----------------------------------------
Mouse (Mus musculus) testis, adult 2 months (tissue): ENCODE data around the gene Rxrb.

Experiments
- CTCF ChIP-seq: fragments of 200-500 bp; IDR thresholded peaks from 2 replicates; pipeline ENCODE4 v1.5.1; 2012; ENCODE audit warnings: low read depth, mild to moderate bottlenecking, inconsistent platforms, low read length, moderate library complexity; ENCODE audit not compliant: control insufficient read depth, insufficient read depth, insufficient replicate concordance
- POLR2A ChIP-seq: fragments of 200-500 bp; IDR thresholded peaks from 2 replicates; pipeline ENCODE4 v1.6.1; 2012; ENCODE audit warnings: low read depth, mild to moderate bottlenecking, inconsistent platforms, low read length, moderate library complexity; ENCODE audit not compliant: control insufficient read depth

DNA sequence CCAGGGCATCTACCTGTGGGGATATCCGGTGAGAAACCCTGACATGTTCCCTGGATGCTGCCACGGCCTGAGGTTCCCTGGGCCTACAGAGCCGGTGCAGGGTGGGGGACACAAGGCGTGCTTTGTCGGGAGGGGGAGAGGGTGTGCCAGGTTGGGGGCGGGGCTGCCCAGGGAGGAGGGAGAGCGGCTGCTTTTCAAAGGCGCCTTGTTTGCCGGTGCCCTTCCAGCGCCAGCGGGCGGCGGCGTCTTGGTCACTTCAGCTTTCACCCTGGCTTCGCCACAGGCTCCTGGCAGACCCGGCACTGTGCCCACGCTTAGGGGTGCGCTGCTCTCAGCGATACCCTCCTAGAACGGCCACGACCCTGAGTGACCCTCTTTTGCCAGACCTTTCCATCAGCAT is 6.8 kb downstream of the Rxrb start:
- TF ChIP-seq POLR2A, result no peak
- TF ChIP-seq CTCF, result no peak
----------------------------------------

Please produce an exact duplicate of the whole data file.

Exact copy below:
Mouse (Mus musculus) testis, adult 2 months (tissue): ENCODE data around the gene Rxrb.

Experiments
- CTCF ChIP-seq: fragments of 200-500 bp; IDR thresholded peaks from 2 replicates; pipeline ENCODE4 v1.5.1; 2012; ENCODE audit warnings: low read depth, mild to moderate bottlenecking, inconsistent platforms, low read length, moderate library complexity; ENCODE audit not compliant: control insufficient read depth, insufficient read depth, insufficient replicate concordance
- POLR2A ChIP-seq: fragments of 200-500 bp; IDR thresholded peaks from 2 replicates; pipeline ENCODE4 v1.6.1; 2012; ENCODE audit warnings: low read depth, mild to moderate bottlenecking, inconsistent platforms, low read length, moderate library complexity; ENCODE audit not compliant: control insufficient read depth

DNA sequence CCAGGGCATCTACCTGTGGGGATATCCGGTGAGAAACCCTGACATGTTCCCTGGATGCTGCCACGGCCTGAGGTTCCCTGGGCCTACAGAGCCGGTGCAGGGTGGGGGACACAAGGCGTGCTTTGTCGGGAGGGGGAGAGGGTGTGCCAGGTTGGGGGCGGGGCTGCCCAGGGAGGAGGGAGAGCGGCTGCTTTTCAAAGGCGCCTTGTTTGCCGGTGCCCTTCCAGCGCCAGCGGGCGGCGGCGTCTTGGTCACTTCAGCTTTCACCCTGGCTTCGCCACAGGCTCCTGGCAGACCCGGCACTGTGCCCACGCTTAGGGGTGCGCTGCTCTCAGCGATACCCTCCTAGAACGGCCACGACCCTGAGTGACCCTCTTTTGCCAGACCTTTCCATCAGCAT is 6.8 kb downstream of the Rxrb start:
- TF ChIP-seq POLR2A, result no peak
- TF ChIP-seq CTCF, result no peak